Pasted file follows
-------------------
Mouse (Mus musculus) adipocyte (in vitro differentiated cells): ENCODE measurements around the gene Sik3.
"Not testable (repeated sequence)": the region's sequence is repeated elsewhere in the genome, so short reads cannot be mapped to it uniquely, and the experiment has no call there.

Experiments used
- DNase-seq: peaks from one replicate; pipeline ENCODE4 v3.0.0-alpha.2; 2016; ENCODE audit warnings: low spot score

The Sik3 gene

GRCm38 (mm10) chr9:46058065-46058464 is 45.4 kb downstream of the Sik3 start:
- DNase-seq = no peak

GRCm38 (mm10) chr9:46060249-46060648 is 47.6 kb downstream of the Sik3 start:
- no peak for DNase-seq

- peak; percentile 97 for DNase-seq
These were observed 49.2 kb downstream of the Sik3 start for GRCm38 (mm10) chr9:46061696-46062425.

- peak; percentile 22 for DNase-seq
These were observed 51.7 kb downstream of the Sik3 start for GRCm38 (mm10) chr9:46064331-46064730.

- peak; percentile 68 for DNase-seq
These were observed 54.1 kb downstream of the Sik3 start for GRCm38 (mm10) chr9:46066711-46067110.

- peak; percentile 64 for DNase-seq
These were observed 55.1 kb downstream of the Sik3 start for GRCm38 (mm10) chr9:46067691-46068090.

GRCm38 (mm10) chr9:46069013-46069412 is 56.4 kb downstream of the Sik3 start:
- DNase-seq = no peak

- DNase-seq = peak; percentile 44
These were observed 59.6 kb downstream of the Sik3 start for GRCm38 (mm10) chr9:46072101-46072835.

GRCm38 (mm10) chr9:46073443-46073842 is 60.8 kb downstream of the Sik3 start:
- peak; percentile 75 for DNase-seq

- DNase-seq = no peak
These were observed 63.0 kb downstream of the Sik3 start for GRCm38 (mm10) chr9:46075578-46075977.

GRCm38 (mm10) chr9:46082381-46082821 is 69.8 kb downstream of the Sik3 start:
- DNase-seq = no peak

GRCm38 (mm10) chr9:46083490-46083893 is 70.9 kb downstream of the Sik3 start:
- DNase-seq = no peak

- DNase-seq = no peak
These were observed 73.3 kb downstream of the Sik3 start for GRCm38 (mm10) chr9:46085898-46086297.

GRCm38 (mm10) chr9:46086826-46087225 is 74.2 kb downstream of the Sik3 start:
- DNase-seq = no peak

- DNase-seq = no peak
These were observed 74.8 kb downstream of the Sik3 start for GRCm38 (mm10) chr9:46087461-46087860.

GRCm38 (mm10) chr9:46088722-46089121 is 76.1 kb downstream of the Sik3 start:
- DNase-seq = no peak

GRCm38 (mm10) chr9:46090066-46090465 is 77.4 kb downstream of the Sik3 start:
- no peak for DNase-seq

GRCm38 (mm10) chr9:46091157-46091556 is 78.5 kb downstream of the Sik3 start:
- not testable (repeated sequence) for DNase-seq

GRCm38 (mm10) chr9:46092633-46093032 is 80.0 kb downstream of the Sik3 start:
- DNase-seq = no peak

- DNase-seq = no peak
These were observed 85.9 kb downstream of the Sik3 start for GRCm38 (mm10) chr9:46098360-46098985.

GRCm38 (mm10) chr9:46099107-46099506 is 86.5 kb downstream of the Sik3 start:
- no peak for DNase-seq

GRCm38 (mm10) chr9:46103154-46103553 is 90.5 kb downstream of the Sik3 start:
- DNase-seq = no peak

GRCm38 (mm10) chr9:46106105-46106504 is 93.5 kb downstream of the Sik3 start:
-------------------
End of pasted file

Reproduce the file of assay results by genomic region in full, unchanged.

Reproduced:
Mouse (Mus musculus) adipocyte (in vitro differentiated cells): ENCODE measurements around the gene Sik3.
"Not testable (repeated sequence)": the region's sequence is repeated elsewhere in the genome, so short reads cannot be mapped to it uniquely, and the experiment has no call there.

Experiments used
- DNase-seq: peaks from one replicate; pipeline ENCODE4 v3.0.0-alpha.2; 2016; ENCODE audit warnings: low spot score

The Sik3 gene

GRCm38 (mm10) chr9:46058065-46058464 is 45.4 kb downstream of the Sik3 start:
- DNase-seq = no peak

GRCm38 (mm10) chr9:46060249-46060648 is 47.6 kb downstream of the Sik3 start:
- no peak for DNase-seq

- peak; percentile 97 for DNase-seq
These were observed 49.2 kb downstream of the Sik3 start for GRCm38 (mm10) chr9:46061696-46062425.

- peak; percentile 22 for DNase-seq
These were observed 51.7 kb downstream of the Sik3 start for GRCm38 (mm10) chr9:46064331-46064730.

- peak; percentile 68 for DNase-seq
These were observed 54.1 kb downstream of the Sik3 start for GRCm38 (mm10) chr9:46066711-46067110.

- peak; percentile 64 for DNase-seq
These were observed 55.1 kb downstream of the Sik3 start for GRCm38 (mm10) chr9:46067691-46068090.

GRCm38 (mm10) chr9:46069013-46069412 is 56.4 kb downstream of the Sik3 start:
- DNase-seq = no peak

- DNase-seq = peak; percentile 44
These were observed 59.6 kb downstream of the Sik3 start for GRCm38 (mm10) chr9:46072101-46072835.

GRCm38 (mm10) chr9:46073443-46073842 is 60.8 kb downstream of the Sik3 start:
- peak; percentile 75 for DNase-seq

- DNase-seq = no peak
These were observed 63.0 kb downstream of the Sik3 start for GRCm38 (mm10) chr9:46075578-46075977.

GRCm38 (mm10) chr9:46082381-46082821 is 69.8 kb downstream of the Sik3 start:
- DNase-seq = no peak

GRCm38 (mm10) chr9:46083490-46083893 is 70.9 kb downstream of the Sik3 start:
- DNase-seq = no peak

- DNase-seq = no peak
These were observed 73.3 kb downstream of the Sik3 start for GRCm38 (mm10) chr9:46085898-46086297.

GRCm38 (mm10) chr9:46086826-46087225 is 74.2 kb downstream of the Sik3 start:
- DNase-seq = no peak

- DNase-seq = no peak
These were observed 74.8 kb downstream of the Sik3 start for GRCm38 (mm10) chr9:46087461-46087860.

GRCm38 (mm10) chr9:46088722-46089121 is 76.1 kb downstream of the Sik3 start:
- DNase-seq = no peak

GRCm38 (mm10) chr9:46090066-46090465 is 77.4 kb downstream of the Sik3 start:
- no peak for DNase-seq

GRCm38 (mm10) chr9:46091157-46091556 is 78.5 kb downstream of the Sik3 start:
- not testable (repeated sequence) for DNase-seq

GRCm38 (mm10) chr9:46092633-46093032 is 80.0 kb downstream of the Sik3 start:
- DNase-seq = no peak

- DNase-seq = no peak
These were observed 85.9 kb downstream of the Sik3 start for GRCm38 (mm10) chr9:46098360-46098985.

GRCm38 (mm10) chr9:46099107-46099506 is 86.5 kb downstream of the Sik3 start:
- no peak for DNase-seq

GRCm38 (mm10) chr9:46103154-46103553 is 90.5 kb downstream of the Sik3 start:
- DNase-seq = no peak

GRCm38 (mm10) chr9:46106105-46106504 is 93.5 kb downstream of the Sik3 start: